My Journey to 1500 Days of Running. Part 3

While I was building my way up to a 100-mile week a friend of mine said that he would like to try to run 30 miles on Thanksgiving. I laughed because although he is a frequent biker and in fairly good shape, he is not a runner.

I assumed he wasn’t terribly serious and forgot about it.

I told him about my current streak and that I should more than fine to run a 50k by then. I continued grinding away when I noticed on Strava that he was actually logging some runs. After I finished my 100-mile week he congratulated me and asked if I was ready for the 30-miler.

Sure. Why not?

Turkey Day

We left early at 5:10 am, to beat the weather and try to still have enough time to spend with family on Thanksgiving.

I remember carrying so much food and water that my pants were sagging as soon as we started running. A quarter mile in, I had to take a break. My friend got a good laugh, the guy who runs every day couldn’t even last a half-mile.

We planned on doing an out-and-back on a trail that would take us to a lake. We found a comfortable pace and maintained it the first 15-miles. We took a break and changed out of our sweaty clothes.

We kept going at slightly slower pace, but made it to mile 25 without too much trouble. That’s when the sun felt like it was burning our flesh and we pounded the remaining liquids that we had.

I was starting to get a little tired, but new I could make that last 6. My friend on the other hand looked like he was dreaming of eating Oreos by the sleeve while playing Zelda. I knew I needed to shift away from trying to maintain an achievable pace to making sure my friends legs didn’t stop working before he made it back to his house.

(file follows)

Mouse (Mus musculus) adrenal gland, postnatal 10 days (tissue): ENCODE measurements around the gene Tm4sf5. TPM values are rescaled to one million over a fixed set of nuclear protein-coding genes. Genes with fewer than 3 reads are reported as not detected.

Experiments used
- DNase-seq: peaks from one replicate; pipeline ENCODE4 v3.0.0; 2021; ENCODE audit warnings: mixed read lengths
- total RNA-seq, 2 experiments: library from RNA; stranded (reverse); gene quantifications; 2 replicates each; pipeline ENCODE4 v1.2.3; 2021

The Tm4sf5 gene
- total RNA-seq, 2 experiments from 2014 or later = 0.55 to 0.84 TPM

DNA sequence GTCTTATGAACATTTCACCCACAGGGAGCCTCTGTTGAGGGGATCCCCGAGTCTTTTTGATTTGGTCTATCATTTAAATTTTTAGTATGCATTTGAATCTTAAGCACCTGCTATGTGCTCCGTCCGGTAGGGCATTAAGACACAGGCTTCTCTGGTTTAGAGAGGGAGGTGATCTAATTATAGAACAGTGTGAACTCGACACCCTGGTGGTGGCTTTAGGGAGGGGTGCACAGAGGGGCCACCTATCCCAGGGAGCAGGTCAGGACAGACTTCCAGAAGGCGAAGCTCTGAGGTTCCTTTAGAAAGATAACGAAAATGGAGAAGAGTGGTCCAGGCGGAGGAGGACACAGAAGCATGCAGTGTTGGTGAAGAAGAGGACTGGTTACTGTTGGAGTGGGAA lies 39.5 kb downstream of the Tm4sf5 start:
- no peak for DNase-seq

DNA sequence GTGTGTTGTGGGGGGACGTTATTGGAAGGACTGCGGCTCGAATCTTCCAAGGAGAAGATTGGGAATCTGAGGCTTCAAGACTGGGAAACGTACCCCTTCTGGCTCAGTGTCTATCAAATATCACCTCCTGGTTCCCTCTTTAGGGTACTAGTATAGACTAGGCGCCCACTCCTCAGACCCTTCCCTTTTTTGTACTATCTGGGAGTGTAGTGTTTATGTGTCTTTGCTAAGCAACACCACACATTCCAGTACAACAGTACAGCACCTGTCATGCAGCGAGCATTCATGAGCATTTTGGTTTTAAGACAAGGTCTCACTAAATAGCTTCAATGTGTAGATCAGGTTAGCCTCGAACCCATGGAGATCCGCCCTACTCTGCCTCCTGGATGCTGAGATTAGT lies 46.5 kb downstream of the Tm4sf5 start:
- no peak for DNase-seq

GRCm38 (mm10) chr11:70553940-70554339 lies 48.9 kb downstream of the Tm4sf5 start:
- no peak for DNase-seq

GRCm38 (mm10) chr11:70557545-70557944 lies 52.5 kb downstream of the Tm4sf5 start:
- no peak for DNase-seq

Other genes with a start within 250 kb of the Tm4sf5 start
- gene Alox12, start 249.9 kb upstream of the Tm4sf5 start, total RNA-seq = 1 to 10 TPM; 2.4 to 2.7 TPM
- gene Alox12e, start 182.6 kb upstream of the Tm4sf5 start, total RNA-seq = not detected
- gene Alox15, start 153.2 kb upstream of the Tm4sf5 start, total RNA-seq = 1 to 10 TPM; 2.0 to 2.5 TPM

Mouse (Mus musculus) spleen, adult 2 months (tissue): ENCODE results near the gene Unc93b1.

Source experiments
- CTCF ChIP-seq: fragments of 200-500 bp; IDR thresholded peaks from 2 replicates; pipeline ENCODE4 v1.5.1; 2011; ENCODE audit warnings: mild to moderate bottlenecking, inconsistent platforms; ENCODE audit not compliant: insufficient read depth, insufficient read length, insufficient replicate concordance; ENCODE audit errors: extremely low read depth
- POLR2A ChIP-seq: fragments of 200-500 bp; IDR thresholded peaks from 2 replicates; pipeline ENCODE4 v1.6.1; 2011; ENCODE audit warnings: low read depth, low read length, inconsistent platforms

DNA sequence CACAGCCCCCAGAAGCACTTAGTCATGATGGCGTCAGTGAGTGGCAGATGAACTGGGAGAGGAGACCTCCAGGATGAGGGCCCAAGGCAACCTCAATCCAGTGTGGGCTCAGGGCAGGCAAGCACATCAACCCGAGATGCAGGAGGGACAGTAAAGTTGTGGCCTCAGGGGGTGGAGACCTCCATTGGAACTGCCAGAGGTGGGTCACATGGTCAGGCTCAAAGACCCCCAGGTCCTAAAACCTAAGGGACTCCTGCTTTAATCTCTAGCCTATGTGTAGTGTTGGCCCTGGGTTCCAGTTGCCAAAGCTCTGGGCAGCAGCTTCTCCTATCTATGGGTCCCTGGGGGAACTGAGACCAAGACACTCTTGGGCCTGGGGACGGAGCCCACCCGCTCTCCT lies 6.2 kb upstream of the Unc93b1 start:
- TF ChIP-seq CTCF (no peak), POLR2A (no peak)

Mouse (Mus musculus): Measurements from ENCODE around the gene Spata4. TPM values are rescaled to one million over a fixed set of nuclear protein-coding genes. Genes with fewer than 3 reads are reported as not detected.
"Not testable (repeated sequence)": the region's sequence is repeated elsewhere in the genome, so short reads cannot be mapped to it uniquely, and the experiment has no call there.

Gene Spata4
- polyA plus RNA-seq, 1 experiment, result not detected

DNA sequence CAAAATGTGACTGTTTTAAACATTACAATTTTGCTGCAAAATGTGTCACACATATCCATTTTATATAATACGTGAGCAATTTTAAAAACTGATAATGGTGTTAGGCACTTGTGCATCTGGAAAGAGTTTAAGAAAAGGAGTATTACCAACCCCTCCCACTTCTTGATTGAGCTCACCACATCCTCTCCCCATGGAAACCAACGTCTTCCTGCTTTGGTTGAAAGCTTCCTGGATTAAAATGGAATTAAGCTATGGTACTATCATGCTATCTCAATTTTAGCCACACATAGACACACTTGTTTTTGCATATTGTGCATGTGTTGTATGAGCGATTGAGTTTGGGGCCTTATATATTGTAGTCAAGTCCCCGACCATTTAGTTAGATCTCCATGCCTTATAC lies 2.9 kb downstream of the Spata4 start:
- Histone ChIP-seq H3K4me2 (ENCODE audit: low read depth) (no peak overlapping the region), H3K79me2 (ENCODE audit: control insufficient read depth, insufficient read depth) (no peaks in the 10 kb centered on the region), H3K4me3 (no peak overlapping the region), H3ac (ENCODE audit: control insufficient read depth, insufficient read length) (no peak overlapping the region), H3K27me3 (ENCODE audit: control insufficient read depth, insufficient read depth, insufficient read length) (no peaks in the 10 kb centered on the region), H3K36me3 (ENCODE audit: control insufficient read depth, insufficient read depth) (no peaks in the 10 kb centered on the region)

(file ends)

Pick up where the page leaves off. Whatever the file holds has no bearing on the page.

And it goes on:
After you’ve been running for four hours, once you stop, your body doesn’t want to start moving again. Even after re-fueling you lose hope and struggle to regain focus on why you were even running in the first place.

I tried slowing down but my friend was now near walking pace. I struggled as a pacer wanting to help him but also knowing that he was clearly out of gas.

His misery helped me forget about my own tiredness. I was able to look at how much he was struggling and understand that my pain was not on the same level. Miles 28, 29 & 30 were the hardest, but with just a mile left we were able to slightly speed up and finish strong.

Unfortunately, as we turned the corner to make it back into his subdivision I learned that my watch’s battery life was around 5h15m.

When you realize you need to spend money on a new running watch.

His family made us congratulations signs and after some Gatorade, I drove back home and ate about as much as I usually do on Thanksgiving.

That was enough excitement for 2018.

2019 brought on a new set of challenges…

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